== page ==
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Get Your Career Going Before Graduation
Tuesday, February 21, 2012

By: Alison Greeland, Freelance Blogger
The approaching of another milestone means having to make another important decision, one that could be life-changing. As graduating high school seniors, students must make their own adult decision as to what path to continue their life's journey. No more school to tell them what to do. For those that choose college for their next chapter, they have to pick which college, then, of course, which major.

As for me, I--like many others--went the college route by parental demand. But I didn't yet know what I wanted to study so I entered as an undeclared major. Then, in my junior year it came time to pick a major which I acheived through a process of elimination. I ruled out subjects I didn't like, then pieced together the ones that interested me most and went from there. Finally, as college graduation was upon me, that was the time to decide what I would be doing with my degree and where it could possibly take me.

With proper planning, people don't have to worry about whether they'll be able to find work with their degree. Instead, you can find ways of making your degree work for you. College students should always be planning what's going to happen post-graduation. Plans are bound to change, but if you're constantly thinking about these changes you'll better set yourself up for whatever pans out.

Since it's more common for college seniors to graduate in the spring, the summer job-hunting season is a busy and highly competitive one even if many still don't seek jobs immediately.

While it may seem far away, the summer will be here before grads know it. Spring break will come and go and all of a sudden they're picking out their cap and gowns. But now is not the time to ride the last semester wave, it's time to paddle out to the next one. This means applying for internships and jobs NOW.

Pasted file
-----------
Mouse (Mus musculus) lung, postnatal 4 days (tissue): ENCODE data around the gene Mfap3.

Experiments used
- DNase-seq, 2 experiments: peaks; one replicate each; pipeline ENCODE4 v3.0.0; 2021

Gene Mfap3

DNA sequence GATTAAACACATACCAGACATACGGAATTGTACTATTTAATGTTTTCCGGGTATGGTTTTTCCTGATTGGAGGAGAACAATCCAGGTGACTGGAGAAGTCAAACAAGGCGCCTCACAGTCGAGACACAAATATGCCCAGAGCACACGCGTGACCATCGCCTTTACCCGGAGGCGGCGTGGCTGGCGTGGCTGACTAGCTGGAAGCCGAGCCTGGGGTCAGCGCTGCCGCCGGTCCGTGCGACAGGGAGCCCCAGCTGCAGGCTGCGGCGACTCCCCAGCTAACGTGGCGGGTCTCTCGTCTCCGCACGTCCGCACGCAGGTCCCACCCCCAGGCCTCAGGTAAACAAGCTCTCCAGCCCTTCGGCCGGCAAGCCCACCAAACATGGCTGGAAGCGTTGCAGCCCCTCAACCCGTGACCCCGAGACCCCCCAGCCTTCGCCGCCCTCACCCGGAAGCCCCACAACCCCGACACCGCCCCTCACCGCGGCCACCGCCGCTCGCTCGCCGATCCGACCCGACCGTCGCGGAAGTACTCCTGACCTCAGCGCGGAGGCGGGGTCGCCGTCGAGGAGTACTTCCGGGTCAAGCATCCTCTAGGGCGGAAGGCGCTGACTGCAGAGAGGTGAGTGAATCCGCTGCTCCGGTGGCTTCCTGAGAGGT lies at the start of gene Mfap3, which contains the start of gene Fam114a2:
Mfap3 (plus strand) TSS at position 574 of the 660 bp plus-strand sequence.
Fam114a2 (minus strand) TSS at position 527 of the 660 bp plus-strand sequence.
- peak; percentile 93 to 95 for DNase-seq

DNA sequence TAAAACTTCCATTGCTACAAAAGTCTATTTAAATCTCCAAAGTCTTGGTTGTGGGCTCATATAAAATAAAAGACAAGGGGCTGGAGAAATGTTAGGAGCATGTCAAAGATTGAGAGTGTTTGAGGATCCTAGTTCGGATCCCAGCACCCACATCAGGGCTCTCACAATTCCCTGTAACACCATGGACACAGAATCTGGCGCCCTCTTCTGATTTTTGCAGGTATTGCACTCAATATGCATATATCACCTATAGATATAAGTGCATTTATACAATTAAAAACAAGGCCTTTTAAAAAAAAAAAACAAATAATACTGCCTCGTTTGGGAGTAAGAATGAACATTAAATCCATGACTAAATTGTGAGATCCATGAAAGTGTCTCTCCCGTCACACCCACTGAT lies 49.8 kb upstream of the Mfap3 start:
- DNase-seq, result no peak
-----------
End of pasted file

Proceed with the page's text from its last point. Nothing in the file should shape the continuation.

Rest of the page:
Even though the unemployment rate went down to 8.4% last month, the outlook for youth is still pretty grim, according to the Bureau of Labor Statistics. The youth unemployment rate for last July (usually the peak of summer employement) was at 48.8%. It hasn't been that low for the month since 1948.

To avoid repeating that bleek number this year, here are some tips to help grads get going on their careers.

Scour the Market for Opportunities
Job openings in a tough market are hard to come by, especially during the summer season, so students have to use every resource they have to their advantage. Go to places like college career centers, talk to personal contacts and look through job-hunting sites. Social media is an easy one for college students but a very important one is LinkedIn as it will connect you to colleagues and professionals. It's also a good way to establish personal relationships with HR managers and recruiters.

Being willing to relocate can also benefit you. Sometimes the opportunities aren't in the same places as you are so you have to be flexible in going out of your way for them. By planning early, you can make arrangements ahead of time for your next move. Being mobile gives you even more opportunities that if you were just to limit your search to what's nearby.

Make Your Degree Versatile
Even if you search far and wide, you might not get your dream job right after graduation. But any start is a good start. You can still gain valuable experiences that you can take with you into other industries. Relevant experience is just as good as experience in the exact industry you wanted. When it comes to building your resume, it's not so much about the major as it is highlighting their skills and talents. Hiring managers want to see your capabilities and potential whether it has to do with your major or not. English majors can be just as good of problem solvers as business majors.

Where to Start
Being paid is ideal but it's not all that realistic when it comes to internships. Many companies take on interns because they need workers who are okay with getting little to no monetary compensation. The actual compensation comes in the form of experience and something to add into a resume. The value is in the higher chances of opportunities you can get from the gained experience and skills. Research companies and organizations that you find interesting or are relevant to your career path. Be open to all and every career possibilities as they can only move your career forward.